A highly transmissible coronavirus variant that was first identified in the U.K. is spreading rapidly in the U.S. and likely to become the dominant strain circulating domestically in March unless steps are taken to slow it, federal health authorities said. Health officials called Friday for increasing measures like wearing masks and social distancing to curb the spread of the more contagious variant. Otherwise, it will intensify the squeeze on already-overwhelmed hospitals.
A year after a new coronavirus was detected in Wuhan, China, the pandemic it spawned has reached a perilous point. There are now vaccines to stop it, but their rollout in the U.S. has been slow and new, faster-spreading variants of the virus are now threatening surges in illness.
The variant, known as B.1.1.7, had infected at least 76 people in 12 states as of Jan. 13 and threatens to worsen the pandemic in the U.S., the U.S. Centers for Disease Control and Prevention said in a report modeling the strain’s potential impact. “We expect these numbers to rise in the coming weeks,” Jay Butler, the CDC’s deputy director for infectious diseases, said in an interview.
The variant could fuel exponential growth in new cases, becoming the dominant strain by late March if more public-health measures aren’t put in place to stop it, said Michael Johansson, a biologist and modeler for the CDC’s Covid-19 response.
While the new variant doesn’t appear to cause more severe illness, it is more contagious than the currently dominating strain of the coronavirus, the CDC said. That means it could lead to more hospitalizations and deaths by infecting more people overall, the agency said, exacerbating pressures on health-care systems that are already at or near capacity. U.S. hospitalizations totaled 128,947 as of Thursday, the lowest level since Jan. 4, according to the Covid Tracking Project. Intensive-care units, though, remain under stress, with 23,891 patients. The number of Covid-19 patients in ICUs across the country has surpassed 23,000 every day since Dec. 29, according to the Covid Tracking Project.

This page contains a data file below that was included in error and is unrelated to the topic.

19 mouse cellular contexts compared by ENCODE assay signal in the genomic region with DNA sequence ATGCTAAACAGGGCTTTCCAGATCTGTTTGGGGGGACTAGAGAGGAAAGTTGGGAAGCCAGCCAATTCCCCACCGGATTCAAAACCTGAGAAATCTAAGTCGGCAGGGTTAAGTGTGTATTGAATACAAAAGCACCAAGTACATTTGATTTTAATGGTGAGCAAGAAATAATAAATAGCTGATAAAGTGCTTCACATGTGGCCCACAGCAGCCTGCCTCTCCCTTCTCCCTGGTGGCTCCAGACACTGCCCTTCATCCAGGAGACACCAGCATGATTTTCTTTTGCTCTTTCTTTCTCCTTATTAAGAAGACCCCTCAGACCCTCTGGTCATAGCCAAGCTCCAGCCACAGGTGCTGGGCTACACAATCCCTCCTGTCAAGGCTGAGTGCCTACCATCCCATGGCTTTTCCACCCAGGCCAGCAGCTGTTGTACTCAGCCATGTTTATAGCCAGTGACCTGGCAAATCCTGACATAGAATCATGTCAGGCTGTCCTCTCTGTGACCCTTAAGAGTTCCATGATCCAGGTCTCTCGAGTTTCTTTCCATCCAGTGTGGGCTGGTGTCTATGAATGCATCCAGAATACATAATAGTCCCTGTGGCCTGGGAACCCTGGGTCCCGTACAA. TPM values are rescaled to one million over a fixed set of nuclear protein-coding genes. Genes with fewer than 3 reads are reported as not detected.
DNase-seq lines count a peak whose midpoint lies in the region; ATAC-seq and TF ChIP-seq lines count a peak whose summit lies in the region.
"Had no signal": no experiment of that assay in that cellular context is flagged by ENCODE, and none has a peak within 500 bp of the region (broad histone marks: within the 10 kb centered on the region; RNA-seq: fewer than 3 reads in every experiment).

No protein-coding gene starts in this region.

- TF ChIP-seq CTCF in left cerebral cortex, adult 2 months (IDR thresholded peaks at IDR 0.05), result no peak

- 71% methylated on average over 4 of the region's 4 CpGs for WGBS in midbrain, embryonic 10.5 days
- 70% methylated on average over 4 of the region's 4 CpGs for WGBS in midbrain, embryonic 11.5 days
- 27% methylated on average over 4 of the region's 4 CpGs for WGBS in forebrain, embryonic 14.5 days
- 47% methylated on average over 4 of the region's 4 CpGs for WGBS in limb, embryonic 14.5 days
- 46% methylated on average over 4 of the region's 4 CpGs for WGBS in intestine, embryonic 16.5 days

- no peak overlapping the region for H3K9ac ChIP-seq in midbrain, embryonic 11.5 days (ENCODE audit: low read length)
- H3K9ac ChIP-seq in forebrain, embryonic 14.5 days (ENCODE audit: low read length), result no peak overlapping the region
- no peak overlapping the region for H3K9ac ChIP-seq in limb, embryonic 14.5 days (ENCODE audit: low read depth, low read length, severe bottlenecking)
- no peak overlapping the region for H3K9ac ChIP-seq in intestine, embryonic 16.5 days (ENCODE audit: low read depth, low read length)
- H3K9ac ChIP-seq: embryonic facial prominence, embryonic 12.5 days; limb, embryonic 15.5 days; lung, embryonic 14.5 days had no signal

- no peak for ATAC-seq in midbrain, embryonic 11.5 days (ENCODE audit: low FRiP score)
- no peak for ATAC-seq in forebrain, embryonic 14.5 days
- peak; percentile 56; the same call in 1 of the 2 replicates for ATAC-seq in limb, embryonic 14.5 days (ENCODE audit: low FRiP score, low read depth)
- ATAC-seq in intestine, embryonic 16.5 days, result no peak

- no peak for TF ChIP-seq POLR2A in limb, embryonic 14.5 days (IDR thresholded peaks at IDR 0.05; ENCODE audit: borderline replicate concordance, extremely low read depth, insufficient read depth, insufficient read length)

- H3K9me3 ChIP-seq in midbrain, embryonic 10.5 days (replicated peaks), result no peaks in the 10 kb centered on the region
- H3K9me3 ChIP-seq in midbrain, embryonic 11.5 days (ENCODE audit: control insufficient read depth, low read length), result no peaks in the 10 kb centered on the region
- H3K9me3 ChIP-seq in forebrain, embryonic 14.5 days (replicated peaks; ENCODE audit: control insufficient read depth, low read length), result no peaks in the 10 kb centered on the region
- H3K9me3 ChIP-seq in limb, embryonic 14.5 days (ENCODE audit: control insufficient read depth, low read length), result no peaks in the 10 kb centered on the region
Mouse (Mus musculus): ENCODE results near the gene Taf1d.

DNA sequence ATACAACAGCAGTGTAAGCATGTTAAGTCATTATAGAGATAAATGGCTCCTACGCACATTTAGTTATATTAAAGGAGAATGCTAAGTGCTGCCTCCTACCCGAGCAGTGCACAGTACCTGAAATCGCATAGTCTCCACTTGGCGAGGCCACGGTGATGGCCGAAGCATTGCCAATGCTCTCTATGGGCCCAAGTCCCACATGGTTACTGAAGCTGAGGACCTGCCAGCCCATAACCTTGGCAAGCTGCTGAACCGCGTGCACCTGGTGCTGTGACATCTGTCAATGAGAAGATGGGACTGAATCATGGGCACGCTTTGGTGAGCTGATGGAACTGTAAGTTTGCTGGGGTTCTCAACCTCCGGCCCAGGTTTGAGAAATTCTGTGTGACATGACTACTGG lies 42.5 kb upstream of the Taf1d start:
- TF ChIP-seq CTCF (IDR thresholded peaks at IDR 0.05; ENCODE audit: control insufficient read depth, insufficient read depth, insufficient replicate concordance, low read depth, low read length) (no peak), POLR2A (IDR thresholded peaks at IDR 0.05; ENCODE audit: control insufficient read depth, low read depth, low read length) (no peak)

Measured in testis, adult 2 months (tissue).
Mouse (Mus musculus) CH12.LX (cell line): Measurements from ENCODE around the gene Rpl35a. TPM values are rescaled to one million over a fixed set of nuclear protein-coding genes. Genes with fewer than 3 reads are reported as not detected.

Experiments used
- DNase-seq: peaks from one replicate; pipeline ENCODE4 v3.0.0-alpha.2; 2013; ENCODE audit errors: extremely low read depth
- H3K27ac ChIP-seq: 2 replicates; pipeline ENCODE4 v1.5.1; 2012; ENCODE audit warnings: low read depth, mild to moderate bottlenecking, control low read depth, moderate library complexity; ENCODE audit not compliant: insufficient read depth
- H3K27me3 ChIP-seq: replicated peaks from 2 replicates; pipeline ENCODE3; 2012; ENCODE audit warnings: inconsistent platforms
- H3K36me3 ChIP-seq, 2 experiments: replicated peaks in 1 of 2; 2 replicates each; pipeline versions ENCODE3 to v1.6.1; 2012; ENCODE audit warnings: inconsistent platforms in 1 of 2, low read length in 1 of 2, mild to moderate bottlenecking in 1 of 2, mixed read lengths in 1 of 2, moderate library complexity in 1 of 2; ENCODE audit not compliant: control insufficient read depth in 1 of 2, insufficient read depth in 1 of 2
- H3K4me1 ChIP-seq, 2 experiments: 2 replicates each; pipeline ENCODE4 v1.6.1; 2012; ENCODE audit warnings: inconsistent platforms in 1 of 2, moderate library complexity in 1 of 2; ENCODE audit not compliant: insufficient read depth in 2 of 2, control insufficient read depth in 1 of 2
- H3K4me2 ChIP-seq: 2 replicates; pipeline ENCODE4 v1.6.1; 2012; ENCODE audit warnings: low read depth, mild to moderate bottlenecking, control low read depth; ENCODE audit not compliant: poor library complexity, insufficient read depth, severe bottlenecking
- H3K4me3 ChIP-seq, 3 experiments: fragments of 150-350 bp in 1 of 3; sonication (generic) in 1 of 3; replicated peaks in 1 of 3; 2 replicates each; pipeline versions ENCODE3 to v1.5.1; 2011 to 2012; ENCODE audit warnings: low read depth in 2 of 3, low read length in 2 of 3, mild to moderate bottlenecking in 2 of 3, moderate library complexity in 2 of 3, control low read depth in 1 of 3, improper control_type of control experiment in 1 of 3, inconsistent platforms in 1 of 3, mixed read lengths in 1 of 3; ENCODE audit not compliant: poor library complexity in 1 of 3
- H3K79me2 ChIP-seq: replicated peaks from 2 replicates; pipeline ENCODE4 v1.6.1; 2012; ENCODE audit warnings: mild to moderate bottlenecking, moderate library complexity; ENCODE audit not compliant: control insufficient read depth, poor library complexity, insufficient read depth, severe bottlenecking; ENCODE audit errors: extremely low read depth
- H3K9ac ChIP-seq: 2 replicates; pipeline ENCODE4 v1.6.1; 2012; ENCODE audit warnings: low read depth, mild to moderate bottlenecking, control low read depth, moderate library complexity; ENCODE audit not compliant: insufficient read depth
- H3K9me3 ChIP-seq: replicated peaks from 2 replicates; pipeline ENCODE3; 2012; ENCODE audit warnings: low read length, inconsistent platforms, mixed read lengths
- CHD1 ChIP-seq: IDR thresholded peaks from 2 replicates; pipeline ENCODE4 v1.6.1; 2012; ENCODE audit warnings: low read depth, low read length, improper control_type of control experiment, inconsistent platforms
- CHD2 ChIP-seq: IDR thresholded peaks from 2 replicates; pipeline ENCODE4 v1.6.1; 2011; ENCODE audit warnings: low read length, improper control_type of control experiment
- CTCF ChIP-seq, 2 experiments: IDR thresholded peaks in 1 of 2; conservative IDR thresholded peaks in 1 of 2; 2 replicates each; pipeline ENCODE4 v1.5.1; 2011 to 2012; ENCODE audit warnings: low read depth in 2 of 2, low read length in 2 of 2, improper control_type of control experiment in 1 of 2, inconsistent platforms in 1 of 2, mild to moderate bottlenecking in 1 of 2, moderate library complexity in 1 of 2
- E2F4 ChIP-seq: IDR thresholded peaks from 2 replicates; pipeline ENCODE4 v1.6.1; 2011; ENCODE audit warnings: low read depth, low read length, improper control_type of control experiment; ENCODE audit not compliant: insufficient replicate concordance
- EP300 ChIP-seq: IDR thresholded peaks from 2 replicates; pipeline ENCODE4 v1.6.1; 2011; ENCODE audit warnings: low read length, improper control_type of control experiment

The U.S. daily death toll again surpassed 3,000 on Thursday, with more than 3,700 fatalities recorded, according to Johns Hopkins University. So far, more than 390,000 deaths in the U.S. have been attributed to Covid-19. The U.S. reported more than 229,000 new coronavirus cases for Thursday, the 10th consecutive day the figure has topped 200,000, according to data compiled by Johns Hopkins University.
The U.S. has a short window of time to step up measures such as social distancing and wearing masks to prevent B.1.1.7 from spreading widely, the CDC said. Such precautions would also buy time for vaccination campaigns to start having an effect on transmission rates, the agency said.
People should be wearing masks, keeping at least 6 feet apart from others, avoiding crowds, washing hands and getting vaccinated, the CDC said. While the new variant is believed to be 50% more transmissible than the currently dominant strain in the U.S., agency experts said they believe the existing prevention strategies work.
‘If you’re not wearing a mask or if you’re getting sort of lax about it…I really encourage you to wear the mask.’
“If you’re not wearing a mask or if you’re getting sort of lax about it because you’re getting tired of wearing the mask, I really encourage you to wear the mask,” Dr. Butler said. He urged the same stamina in avoiding gatherings with people outside one’s own household: “This is not the time to let up by any means.”
“It doesn’t mean that businesses need to be shut down or things like that, but it does mean that we have to take steps to be able to protect ourselves and limit our contacts with others,” Dr. Butler said.